December 14 in history:
The last of the Apollo astronauts to walk on the moon blasted off from the lunar surface on December 14th, 1972. Eugene Cernan and Harrison Schmitt completed three walks outside the lunar lander during the 75 hours they spent on the moon as part of the Apollo 17 mission.
The Saturn rockets that launched men to the moon were developed at the Marshall Space Flight Center near Huntsville, Alabama. On this date in 1819, Alabama became the 22nd state to join the Union.
The Alabama state quarter issued by the U.S. Mint in 2003 features a portrait of author Helen Keller on the tail side. Actress Patty Duke, born Anna Marie Duke on December 14th, 1946, won an Oscar at age 16 for recreating her stage role as blind and deaf Helen in the movie, “The Miracle Worker.” She later starred as “identical cousins” on “The Patty Duke Show,” and as an adult has written and spoken widely about her experience with bipolar disorder.
Patty Duke played Martha Washington in the 1984 TV miniseries “George Washington.” On December 14th, 1799, George Washington died at his Virginia estate, Mount Vernon. Medical experts know that Washington had soreness and swelling in the throat, but some believe the doctors’ practice of bleeding hastened his death.
Another famous George who died on this date was Notre Dame football star George Gipp. He was 25 when he died on December 14th, 1920, apparently from a throat infection. Future U.S. president Ronald Reagan played Gipp in the 1940 movie “Knute Rockne, All American,” in which the character urged Coach Rockne to “win one for the Gipper.”
December 5 in history:
George Washington became America’s first two-term president in 1792. On December 5th that year, the Electoral College unanimously chose Washington to continue as president. John Adams was re-elected as vice president.
Adams and his son, John Quincy, both were one-term presidents. John Quincy Adams was voted out of the White House in 1828, but won a seat in the House of Representatives two years later. He took office as a Congressman on December 5th, 1831.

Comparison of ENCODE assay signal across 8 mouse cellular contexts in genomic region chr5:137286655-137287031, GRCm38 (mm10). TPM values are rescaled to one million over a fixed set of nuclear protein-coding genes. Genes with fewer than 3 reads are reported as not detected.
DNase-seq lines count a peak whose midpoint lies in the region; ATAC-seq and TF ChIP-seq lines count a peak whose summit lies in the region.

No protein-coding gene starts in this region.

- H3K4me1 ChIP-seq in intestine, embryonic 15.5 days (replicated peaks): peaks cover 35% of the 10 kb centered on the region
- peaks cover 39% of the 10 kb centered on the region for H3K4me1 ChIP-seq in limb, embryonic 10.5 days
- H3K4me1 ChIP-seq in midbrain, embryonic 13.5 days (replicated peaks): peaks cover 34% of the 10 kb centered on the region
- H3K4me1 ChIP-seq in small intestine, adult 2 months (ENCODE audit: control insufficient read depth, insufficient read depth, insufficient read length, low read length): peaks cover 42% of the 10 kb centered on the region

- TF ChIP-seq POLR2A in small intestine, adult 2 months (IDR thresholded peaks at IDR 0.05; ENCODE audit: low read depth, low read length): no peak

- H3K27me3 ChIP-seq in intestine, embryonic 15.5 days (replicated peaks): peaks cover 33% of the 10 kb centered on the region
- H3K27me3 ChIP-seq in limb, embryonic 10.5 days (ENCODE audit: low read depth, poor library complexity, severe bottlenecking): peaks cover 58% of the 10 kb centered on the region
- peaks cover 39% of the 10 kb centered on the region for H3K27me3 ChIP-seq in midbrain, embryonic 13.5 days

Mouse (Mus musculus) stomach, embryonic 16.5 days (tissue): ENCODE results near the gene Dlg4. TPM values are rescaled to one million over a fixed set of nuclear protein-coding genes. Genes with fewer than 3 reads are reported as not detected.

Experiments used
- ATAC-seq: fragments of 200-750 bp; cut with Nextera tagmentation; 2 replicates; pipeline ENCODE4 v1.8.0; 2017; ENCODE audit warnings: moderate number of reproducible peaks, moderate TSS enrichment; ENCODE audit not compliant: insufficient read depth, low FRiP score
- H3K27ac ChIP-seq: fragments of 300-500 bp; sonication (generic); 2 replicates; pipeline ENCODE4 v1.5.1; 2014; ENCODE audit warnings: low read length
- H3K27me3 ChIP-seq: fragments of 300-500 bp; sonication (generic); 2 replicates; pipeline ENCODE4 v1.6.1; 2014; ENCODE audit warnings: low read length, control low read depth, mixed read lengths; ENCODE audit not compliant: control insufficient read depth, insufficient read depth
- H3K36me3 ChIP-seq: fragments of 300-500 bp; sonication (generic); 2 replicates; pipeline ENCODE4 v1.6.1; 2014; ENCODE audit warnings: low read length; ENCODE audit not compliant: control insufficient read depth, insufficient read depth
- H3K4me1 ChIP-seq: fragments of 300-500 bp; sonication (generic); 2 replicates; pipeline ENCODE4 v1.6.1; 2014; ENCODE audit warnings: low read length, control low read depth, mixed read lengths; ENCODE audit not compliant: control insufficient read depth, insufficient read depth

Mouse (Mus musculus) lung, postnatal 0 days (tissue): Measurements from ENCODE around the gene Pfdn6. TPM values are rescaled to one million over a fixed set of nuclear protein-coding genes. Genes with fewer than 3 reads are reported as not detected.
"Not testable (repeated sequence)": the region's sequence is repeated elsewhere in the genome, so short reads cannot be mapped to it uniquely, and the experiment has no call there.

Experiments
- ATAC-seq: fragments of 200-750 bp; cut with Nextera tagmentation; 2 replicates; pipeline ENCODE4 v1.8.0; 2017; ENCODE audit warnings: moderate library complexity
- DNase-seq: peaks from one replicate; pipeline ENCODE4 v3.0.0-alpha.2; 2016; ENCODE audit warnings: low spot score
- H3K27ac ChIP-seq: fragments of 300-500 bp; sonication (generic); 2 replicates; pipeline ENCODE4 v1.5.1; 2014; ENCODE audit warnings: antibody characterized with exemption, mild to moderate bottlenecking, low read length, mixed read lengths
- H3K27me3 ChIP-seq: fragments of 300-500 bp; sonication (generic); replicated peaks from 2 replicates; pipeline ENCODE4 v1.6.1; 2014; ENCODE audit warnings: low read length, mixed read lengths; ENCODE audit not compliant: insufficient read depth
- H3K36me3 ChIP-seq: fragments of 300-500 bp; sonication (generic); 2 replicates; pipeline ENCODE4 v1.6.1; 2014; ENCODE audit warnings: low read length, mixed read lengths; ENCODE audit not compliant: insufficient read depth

J.Q. Adams served in the House under five presidents, including Martin Van Buren, born on this day in 1782. Van Buren, also a one-term chief executive, was the first U.S. president born after 1776.
James K. Polk was Speaker of the House under President Van Buren. Polk also became president for just one term, and is credited with setting off the California gold rush during his last months in office. In his State of the Union message to Congress on December 5th, 1848, Polk announced that gold had been discovered in the California territory earlier that year, and he claimed that most male residents of the territory were busy searching for gold.
November 25 in history:
The British occupation of New York City, which began in 1776, ended on November 25th, 1783. That was several weeks after the Treaty of Paris was signed to end the American Revolution. New York became the capital of the U.S. for several years, through the inauguration of George Washington as president in 1789.
President Dwight Eisenhower had a stroke on this date in 1957. Although it was a minor stroke, the health scare was serious enough for the president to write a letter authorizing Vice President Richard Nixon to assume power, if Eisenhower was unable to carry out his duties. The crisis was one factor leading to the creation of the 25th Amendment, which also permits the appointment of a vice president if that office becomes vacant.
An amendment dealing with presidential succession was discussed again after the John F. Kennedy assassination. President Kennedy was buried at Arlington National Cemetery on November 25th of 1963 — the day his son John Junior turned three years old. Film footage shows young John saluting at his father’s funeral procession.
Two other presidential children — twins Jenna and Barbara Bush, the daughters of George W. Bush — were born on this date in 1981. Their grandfather George Herbert Walker Bush was in his first year as vice president at the time.